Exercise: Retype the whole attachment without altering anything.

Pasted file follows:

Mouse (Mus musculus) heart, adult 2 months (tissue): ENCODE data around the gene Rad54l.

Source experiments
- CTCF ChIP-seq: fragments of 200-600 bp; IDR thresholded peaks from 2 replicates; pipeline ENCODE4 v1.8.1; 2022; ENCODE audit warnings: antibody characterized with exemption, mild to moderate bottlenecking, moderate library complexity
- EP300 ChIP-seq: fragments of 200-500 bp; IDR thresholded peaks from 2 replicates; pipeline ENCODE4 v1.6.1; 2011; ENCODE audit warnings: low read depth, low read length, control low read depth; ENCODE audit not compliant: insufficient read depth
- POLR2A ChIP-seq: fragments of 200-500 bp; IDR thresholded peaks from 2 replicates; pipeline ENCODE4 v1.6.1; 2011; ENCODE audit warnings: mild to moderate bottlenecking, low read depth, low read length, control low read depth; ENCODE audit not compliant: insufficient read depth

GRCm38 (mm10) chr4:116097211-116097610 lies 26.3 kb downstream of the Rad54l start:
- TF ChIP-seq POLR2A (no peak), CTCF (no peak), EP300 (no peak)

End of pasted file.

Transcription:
Mouse (Mus musculus) heart, adult 2 months (tissue): ENCODE data around the gene Rad54l.

Source experiments
- CTCF ChIP-seq: fragments of 200-600 bp; IDR thresholded peaks from 2 replicates; pipeline ENCODE4 v1.8.1; 2022; ENCODE audit warnings: antibody characterized with exemption, mild to moderate bottlenecking, moderate library complexity
- EP300 ChIP-seq: fragments of 200-500 bp; IDR thresholded peaks from 2 replicates; pipeline ENCODE4 v1.6.1; 2011; ENCODE audit warnings: low read depth, low read length, control low read depth; ENCODE audit not compliant: insufficient read depth
- POLR2A ChIP-seq: fragments of 200-500 bp; IDR thresholded peaks from 2 replicates; pipeline ENCODE4 v1.6.1; 2011; ENCODE audit warnings: mild to moderate bottlenecking, low read depth, low read length, control low read depth; ENCODE audit not compliant: insufficient read depth

GRCm38 (mm10) chr4:116097211-116097610 lies 26.3 kb downstream of the Rad54l start:
- TF ChIP-seq POLR2A (no peak), CTCF (no peak), EP300 (no peak)